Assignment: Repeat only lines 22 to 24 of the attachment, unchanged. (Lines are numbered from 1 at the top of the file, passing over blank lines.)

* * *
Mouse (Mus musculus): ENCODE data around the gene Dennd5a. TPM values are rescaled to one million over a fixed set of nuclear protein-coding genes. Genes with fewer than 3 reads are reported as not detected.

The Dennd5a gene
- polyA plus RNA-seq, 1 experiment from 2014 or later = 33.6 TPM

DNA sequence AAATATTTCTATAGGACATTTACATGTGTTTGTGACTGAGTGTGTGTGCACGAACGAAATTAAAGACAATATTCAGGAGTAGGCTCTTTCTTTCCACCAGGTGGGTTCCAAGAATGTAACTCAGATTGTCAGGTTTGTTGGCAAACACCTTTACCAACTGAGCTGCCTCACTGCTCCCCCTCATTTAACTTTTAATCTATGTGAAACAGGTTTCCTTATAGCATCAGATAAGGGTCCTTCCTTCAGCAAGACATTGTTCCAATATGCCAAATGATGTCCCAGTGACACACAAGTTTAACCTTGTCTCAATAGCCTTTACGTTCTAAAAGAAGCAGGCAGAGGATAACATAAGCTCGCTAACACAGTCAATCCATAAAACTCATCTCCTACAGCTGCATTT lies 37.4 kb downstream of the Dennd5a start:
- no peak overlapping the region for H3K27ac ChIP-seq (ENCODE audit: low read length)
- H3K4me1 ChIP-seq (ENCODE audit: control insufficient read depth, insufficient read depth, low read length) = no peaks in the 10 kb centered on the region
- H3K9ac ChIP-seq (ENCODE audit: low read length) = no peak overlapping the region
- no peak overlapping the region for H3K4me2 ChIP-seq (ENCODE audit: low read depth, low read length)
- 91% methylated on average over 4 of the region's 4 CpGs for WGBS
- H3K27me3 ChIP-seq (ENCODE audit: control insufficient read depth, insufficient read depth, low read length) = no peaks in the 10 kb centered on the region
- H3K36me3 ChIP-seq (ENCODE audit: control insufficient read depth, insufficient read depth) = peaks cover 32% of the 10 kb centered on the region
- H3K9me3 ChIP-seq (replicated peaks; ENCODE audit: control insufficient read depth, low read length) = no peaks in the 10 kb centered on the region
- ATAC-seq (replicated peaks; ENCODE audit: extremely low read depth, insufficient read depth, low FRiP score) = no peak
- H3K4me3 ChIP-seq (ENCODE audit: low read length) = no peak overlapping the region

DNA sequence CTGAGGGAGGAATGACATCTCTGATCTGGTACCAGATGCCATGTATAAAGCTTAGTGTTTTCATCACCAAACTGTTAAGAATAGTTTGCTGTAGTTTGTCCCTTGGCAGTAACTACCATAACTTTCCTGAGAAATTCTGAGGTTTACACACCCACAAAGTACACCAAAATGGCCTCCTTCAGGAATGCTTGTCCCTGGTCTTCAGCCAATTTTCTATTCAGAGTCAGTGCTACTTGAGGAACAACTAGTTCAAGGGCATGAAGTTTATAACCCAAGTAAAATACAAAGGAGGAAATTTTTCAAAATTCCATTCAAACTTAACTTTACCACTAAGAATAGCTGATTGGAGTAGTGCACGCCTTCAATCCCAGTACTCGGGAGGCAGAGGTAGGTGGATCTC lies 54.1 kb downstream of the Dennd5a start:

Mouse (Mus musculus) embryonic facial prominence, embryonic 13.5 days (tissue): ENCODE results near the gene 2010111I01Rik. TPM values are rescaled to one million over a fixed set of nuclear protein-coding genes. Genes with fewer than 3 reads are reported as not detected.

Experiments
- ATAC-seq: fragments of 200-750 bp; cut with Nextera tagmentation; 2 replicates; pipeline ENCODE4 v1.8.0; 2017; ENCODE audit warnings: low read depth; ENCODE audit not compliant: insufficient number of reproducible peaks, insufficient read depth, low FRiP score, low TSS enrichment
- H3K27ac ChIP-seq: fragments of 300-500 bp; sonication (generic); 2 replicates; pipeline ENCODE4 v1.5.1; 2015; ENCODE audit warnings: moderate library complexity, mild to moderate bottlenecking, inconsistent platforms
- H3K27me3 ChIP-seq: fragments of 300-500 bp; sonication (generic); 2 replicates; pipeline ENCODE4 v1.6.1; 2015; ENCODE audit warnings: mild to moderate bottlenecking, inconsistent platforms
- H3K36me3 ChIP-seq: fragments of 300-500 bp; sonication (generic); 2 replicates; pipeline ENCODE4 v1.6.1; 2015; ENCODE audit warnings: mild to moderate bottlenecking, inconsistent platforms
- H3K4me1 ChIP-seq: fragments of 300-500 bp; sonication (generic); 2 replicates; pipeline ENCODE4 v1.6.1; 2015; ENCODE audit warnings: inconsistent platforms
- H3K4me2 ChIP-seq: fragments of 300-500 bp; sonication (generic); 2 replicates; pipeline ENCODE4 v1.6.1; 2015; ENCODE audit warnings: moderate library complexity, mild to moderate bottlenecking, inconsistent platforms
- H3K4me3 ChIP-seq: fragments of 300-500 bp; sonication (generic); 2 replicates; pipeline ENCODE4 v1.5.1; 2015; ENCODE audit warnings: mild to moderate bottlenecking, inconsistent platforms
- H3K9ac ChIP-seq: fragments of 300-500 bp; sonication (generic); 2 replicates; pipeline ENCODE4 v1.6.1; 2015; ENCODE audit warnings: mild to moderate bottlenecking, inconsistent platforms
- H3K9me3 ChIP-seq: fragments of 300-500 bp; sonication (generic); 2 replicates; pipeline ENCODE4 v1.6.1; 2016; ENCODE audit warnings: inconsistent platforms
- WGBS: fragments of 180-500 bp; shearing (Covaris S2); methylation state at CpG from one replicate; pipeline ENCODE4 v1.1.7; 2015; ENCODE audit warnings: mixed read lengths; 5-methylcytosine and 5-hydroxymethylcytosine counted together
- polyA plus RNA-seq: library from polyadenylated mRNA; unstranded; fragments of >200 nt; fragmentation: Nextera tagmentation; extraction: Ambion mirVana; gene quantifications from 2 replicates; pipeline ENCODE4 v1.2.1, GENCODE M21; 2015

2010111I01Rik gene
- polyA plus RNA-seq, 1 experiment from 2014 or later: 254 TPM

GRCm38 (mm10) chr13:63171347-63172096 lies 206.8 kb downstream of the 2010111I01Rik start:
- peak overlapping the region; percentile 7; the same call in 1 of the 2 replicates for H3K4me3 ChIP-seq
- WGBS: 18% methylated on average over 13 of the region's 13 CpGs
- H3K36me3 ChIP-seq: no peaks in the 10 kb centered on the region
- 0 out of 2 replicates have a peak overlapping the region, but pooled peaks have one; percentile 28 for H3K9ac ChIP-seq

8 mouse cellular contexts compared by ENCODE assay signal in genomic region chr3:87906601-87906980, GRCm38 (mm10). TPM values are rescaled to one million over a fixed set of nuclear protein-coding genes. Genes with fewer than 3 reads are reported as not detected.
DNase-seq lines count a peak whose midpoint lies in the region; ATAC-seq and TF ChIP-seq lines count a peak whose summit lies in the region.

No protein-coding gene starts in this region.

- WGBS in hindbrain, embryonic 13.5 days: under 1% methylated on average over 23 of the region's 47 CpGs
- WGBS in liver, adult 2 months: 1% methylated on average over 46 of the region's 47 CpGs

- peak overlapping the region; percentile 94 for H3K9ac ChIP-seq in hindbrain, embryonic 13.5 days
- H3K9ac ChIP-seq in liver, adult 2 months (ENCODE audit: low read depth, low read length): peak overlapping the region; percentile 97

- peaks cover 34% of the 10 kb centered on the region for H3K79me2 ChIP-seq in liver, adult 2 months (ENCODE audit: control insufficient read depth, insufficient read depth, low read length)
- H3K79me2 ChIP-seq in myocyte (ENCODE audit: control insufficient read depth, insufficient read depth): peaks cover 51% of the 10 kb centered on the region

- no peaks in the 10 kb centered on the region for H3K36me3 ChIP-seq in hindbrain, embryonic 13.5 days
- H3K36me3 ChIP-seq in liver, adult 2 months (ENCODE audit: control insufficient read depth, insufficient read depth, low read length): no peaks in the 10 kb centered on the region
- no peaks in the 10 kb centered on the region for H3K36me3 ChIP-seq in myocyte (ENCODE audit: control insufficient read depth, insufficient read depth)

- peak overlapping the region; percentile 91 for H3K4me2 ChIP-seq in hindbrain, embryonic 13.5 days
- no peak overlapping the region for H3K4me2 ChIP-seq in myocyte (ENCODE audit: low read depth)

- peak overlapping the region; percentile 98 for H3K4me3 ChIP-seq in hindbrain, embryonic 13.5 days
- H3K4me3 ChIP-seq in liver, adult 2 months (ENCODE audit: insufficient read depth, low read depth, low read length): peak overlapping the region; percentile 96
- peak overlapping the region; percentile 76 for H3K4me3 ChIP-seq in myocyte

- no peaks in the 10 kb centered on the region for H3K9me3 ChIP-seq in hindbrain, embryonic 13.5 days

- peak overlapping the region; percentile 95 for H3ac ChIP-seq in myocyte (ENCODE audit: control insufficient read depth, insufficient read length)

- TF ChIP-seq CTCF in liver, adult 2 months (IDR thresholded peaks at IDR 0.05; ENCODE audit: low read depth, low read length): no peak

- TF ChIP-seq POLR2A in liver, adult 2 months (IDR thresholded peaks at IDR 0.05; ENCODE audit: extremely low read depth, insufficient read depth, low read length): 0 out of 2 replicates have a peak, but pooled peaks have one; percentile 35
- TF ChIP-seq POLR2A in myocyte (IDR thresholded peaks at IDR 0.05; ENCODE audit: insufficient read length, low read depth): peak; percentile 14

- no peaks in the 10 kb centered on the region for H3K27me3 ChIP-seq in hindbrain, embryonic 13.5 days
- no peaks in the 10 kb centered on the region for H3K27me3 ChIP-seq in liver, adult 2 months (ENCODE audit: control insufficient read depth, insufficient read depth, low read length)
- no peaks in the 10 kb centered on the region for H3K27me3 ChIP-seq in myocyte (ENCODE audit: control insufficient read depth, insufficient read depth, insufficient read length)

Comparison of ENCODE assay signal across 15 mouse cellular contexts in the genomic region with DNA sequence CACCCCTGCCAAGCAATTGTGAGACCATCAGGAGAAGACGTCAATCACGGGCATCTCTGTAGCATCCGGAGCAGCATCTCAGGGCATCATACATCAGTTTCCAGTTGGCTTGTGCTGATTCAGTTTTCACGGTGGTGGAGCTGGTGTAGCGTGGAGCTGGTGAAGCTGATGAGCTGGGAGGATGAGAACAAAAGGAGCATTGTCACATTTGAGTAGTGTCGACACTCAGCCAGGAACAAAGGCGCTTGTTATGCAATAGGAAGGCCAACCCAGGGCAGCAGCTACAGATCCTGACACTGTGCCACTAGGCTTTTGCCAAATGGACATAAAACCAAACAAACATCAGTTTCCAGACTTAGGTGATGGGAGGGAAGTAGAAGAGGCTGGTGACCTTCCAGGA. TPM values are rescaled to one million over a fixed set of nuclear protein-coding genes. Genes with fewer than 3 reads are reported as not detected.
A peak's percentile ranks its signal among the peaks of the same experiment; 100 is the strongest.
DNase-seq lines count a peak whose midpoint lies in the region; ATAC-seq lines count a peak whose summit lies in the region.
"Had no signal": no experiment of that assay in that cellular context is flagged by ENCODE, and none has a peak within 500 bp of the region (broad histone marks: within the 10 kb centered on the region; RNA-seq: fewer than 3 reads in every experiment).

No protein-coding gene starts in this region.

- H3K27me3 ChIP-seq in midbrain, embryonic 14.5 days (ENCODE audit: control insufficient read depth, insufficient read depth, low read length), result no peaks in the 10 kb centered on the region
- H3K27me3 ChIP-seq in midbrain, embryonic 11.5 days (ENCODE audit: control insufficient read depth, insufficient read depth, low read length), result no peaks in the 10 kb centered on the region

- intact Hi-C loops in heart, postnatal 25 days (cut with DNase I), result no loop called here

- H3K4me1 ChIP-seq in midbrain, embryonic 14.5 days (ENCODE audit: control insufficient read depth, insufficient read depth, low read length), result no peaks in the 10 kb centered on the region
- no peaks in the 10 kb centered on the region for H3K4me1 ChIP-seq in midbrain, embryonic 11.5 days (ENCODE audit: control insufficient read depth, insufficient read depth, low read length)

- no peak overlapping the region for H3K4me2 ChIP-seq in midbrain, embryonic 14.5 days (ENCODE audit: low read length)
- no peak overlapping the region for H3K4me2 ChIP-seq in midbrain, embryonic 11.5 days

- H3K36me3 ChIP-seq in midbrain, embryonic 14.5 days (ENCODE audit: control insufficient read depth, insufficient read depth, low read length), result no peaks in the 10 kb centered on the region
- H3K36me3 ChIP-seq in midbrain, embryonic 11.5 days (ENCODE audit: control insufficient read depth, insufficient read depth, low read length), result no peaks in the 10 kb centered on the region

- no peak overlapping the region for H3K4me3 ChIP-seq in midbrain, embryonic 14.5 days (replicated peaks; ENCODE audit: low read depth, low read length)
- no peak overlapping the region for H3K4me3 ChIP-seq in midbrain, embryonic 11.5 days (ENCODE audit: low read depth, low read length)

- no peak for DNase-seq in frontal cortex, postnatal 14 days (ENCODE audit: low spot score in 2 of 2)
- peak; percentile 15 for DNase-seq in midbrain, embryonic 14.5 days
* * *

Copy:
- H3K4me1 ChIP-seq: fragments of 300-500 bp; sonication (generic); 2 replicates; pipeline ENCODE4 v1.6.1; 2015; ENCODE audit warnings: inconsistent platforms
- H3K4me2 ChIP-seq: fragments of 300-500 bp; sonication (generic); 2 replicates; pipeline ENCODE4 v1.6.1; 2015; ENCODE audit warnings: moderate library complexity, mild to moderate bottlenecking, inconsistent platforms
- H3K4me3 ChIP-seq: fragments of 300-500 bp; sonication (generic); 2 replicates; pipeline ENCODE4 v1.5.1; 2015; ENCODE audit warnings: mild to moderate bottlenecking, inconsistent platforms